Protests and Law


For several weeks government leaders and experts have cautioned that gatherings of large groups of people was dangerous. As a result, businesses, restaurants, and places of worship have been closed or reduced to limited capacity. The reason: to slow down the spread of the Coronavirus pandemic. Reasonable precautions and prudent mitigation can be appropriate to reduce the spread of a virus.
This past week, however, massive crowds of people have gathered in response to the killing of George Floyd. His death calls for justice and reflection on racial tensions in our nation. Yet, the issue at stake is not the cause of the gatherings per se. Instead, it is the mental gymnastics of our leaders to justify these gatherings. It would seem that the safety and health of our citizens and the rule of law, can be abandoned given the right ideological or political movement. Of course, a virus does not care which side of the ideological divide a person sits.
Meanwhile, the financial stability of our businesses and workforce, the education of our children, and the well-being of families and individuals have been deemed non-essential and restricted. While protests are legitimate in a free society, many people are justifiably angry when thousands can gather to protest, but a few family members cannot be at the bedside of a dying relative.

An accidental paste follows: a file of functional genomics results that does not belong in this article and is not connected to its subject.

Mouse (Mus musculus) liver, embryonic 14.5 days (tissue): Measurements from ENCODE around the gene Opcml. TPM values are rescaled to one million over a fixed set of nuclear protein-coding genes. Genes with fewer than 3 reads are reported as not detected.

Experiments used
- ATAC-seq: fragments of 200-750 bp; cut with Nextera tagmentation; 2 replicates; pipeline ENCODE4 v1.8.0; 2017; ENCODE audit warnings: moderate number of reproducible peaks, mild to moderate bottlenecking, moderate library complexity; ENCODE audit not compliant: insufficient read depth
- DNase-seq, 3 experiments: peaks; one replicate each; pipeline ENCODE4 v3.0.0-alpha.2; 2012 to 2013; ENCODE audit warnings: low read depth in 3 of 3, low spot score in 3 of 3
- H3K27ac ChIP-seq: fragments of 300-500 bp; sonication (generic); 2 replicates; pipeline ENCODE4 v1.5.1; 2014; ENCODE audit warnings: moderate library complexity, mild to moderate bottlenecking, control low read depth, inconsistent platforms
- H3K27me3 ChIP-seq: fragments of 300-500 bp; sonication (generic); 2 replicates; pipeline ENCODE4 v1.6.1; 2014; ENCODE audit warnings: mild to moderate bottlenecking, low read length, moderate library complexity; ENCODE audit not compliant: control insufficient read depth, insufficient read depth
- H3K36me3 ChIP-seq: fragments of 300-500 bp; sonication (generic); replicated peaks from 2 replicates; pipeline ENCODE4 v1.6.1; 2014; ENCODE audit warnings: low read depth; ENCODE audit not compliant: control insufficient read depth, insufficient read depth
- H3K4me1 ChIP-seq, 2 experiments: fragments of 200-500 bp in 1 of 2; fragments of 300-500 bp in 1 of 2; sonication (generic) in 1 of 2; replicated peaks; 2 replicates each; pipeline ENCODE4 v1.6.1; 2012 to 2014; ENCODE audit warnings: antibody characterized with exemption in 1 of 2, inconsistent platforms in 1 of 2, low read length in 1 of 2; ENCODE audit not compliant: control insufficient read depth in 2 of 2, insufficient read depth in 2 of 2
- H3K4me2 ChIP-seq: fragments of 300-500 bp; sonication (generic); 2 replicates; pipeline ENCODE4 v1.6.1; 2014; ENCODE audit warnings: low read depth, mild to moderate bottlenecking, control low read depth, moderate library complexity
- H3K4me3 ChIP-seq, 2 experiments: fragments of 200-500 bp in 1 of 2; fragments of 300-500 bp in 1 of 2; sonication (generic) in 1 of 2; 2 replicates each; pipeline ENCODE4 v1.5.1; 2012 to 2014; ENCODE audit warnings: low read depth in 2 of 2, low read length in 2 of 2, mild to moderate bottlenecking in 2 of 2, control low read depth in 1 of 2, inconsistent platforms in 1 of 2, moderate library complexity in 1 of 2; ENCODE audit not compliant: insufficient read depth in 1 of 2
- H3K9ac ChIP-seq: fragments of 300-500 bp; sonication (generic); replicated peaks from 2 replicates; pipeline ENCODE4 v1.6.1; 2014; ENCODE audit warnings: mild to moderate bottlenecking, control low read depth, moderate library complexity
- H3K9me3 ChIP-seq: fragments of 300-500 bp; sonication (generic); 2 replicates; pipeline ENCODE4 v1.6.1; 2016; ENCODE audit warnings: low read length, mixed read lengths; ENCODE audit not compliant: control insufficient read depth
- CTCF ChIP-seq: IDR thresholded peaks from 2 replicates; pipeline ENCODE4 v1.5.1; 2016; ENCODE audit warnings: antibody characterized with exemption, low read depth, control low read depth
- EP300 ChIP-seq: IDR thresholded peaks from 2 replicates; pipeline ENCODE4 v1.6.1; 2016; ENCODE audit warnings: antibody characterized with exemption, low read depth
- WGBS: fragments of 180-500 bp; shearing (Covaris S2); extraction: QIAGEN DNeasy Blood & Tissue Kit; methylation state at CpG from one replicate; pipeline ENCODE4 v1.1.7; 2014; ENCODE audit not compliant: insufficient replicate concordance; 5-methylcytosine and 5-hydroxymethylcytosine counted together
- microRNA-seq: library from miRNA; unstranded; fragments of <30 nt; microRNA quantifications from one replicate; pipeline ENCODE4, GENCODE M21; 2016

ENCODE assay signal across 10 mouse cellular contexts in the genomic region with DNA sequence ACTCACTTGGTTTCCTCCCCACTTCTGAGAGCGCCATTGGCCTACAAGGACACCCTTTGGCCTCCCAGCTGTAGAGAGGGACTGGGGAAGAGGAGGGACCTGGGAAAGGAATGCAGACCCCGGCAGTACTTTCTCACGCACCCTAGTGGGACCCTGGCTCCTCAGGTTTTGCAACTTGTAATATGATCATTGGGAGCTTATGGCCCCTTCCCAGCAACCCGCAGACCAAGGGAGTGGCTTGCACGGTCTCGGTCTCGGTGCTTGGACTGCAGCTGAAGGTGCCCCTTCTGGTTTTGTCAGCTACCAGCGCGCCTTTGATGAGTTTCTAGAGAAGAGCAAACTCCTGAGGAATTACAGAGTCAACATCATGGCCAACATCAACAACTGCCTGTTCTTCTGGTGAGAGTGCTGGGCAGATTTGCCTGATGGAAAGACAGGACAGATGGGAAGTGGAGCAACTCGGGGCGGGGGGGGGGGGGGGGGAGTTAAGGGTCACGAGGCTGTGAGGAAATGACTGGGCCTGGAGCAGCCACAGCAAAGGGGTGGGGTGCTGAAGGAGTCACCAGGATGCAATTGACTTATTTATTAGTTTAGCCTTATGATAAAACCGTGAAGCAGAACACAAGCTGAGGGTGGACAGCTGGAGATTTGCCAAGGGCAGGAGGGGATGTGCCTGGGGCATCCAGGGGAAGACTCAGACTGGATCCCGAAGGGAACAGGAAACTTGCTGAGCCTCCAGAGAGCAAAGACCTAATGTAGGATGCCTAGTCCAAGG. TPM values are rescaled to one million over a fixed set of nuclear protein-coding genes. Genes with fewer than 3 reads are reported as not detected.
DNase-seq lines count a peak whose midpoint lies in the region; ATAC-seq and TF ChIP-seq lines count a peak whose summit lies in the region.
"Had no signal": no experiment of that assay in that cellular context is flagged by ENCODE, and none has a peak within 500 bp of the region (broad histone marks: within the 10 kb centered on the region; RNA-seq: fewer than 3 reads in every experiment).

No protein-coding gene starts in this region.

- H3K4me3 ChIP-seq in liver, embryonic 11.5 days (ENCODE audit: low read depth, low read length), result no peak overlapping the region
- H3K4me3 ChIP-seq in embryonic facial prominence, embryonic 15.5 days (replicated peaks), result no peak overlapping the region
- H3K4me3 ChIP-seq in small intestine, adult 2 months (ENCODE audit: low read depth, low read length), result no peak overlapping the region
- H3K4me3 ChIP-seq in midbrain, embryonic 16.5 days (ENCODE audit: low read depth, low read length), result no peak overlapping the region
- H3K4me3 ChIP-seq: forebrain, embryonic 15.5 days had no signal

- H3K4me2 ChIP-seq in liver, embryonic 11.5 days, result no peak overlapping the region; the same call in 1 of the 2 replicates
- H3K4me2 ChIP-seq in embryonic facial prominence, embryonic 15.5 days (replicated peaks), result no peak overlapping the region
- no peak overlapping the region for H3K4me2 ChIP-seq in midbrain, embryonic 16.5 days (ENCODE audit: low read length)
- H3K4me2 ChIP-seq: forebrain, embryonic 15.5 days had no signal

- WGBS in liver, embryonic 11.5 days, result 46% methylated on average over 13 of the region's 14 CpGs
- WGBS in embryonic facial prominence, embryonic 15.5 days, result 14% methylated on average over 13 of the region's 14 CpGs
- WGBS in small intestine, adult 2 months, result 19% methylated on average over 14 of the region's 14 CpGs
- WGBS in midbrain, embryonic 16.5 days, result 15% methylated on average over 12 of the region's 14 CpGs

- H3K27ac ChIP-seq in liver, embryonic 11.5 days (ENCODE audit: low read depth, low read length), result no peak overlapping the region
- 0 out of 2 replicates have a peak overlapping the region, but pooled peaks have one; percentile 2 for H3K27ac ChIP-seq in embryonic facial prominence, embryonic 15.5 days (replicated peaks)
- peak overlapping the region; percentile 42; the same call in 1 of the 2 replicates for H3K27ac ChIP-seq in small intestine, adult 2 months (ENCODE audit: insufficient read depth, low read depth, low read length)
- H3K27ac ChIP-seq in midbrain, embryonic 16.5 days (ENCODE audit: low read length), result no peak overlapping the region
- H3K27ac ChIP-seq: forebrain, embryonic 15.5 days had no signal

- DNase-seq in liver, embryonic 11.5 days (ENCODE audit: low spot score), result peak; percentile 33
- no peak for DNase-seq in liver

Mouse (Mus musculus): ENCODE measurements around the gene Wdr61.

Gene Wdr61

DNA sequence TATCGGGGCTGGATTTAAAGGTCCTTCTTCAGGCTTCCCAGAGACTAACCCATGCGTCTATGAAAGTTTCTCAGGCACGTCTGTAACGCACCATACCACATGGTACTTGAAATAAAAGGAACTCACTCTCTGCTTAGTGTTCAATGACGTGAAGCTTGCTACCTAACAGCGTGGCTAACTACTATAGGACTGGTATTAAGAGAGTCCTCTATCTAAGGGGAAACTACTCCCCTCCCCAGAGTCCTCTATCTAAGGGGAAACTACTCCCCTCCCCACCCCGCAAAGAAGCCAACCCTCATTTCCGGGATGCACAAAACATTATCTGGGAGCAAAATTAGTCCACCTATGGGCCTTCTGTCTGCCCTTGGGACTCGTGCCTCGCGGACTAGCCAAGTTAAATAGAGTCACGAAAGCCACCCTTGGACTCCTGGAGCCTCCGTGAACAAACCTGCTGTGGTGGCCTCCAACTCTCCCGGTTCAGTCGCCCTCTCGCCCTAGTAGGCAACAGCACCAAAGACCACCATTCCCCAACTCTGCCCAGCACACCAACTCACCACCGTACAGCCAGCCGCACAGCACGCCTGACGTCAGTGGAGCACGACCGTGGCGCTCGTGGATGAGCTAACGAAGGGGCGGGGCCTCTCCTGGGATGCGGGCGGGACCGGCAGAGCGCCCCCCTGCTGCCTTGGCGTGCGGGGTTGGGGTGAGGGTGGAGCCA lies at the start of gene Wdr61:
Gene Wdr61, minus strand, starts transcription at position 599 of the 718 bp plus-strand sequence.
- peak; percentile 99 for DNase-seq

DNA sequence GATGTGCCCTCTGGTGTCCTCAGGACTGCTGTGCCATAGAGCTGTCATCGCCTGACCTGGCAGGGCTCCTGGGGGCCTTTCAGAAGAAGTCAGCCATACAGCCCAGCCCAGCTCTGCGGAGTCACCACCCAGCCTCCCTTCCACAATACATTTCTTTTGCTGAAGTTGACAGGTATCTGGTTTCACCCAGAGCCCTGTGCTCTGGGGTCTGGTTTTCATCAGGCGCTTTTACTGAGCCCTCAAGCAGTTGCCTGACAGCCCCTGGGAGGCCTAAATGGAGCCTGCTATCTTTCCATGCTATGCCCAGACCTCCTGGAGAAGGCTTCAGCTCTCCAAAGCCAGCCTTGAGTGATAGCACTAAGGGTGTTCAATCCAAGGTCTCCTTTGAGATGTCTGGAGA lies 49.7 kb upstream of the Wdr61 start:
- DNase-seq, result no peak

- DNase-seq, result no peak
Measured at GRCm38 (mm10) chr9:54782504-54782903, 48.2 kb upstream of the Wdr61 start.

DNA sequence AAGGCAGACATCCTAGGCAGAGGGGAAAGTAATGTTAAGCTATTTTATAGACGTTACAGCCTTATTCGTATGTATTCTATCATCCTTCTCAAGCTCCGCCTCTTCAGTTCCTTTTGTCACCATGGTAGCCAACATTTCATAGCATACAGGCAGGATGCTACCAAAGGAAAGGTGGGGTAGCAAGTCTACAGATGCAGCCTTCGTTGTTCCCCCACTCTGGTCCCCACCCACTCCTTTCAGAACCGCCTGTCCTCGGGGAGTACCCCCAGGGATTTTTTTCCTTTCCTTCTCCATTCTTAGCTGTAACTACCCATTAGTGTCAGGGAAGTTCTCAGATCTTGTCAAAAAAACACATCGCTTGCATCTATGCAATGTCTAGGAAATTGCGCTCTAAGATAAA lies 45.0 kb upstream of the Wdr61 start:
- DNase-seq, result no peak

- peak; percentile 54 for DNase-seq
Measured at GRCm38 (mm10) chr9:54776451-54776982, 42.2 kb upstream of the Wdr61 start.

Does such hypocritical governing justify our own civil disobedience? Not necessarily. A law does not cease being legitimate when it is broken by those meant to enforce it. Our Lord reminds us: “Do and observe all things whatsoever they tell you, but do not follow their example.” We follow Paul’s advice to follow legitimate laws so that we, “…may be blameless and innocent, children of God without blemish in the midst of a crooked and perverse generation.” Instead we must hold our leaders accountable to follow the laws they institute, or to revoke them when they are unjust or unneeded.